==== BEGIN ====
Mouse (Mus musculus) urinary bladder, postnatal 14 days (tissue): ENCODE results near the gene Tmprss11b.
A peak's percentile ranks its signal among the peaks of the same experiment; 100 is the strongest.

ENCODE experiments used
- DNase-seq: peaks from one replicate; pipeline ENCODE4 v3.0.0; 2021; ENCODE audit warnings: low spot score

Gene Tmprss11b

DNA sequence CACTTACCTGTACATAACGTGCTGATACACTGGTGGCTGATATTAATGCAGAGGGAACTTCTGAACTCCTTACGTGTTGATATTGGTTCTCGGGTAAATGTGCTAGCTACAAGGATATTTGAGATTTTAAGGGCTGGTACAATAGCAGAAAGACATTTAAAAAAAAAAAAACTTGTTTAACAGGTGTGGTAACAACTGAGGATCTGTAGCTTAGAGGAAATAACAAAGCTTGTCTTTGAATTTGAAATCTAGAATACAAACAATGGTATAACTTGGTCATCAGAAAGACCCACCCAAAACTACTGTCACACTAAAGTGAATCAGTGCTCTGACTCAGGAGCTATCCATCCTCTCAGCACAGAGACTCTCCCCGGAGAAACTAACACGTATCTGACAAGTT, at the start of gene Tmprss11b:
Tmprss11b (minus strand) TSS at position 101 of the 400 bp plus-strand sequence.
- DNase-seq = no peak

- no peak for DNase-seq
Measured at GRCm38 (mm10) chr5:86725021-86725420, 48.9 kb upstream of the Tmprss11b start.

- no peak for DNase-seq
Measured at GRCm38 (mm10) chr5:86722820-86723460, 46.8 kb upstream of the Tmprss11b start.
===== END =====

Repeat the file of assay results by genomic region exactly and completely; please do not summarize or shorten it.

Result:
Mouse (Mus musculus) urinary bladder, postnatal 14 days (tissue): ENCODE results near the gene Tmprss11b.
A peak's percentile ranks its signal among the peaks of the same experiment; 100 is the strongest.

ENCODE experiments used
- DNase-seq: peaks from one replicate; pipeline ENCODE4 v3.0.0; 2021; ENCODE audit warnings: low spot score

Gene Tmprss11b

DNA sequence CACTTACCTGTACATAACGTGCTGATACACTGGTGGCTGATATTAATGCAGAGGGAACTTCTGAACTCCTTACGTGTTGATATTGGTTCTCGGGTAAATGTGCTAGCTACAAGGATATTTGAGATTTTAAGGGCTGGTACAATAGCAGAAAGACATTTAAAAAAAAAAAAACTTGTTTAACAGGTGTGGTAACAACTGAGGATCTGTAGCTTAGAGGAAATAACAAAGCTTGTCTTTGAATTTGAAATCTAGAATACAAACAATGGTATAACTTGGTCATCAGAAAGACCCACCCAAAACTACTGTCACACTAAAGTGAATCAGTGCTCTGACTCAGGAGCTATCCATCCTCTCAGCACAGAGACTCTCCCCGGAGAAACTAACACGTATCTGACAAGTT, at the start of gene Tmprss11b:
Tmprss11b (minus strand) TSS at position 101 of the 400 bp plus-strand sequence.
- DNase-seq = no peak

- no peak for DNase-seq
Measured at GRCm38 (mm10) chr5:86725021-86725420, 48.9 kb upstream of the Tmprss11b start.

- no peak for DNase-seq
Measured at GRCm38 (mm10) chr5:86722820-86723460, 46.8 kb upstream of the Tmprss11b start.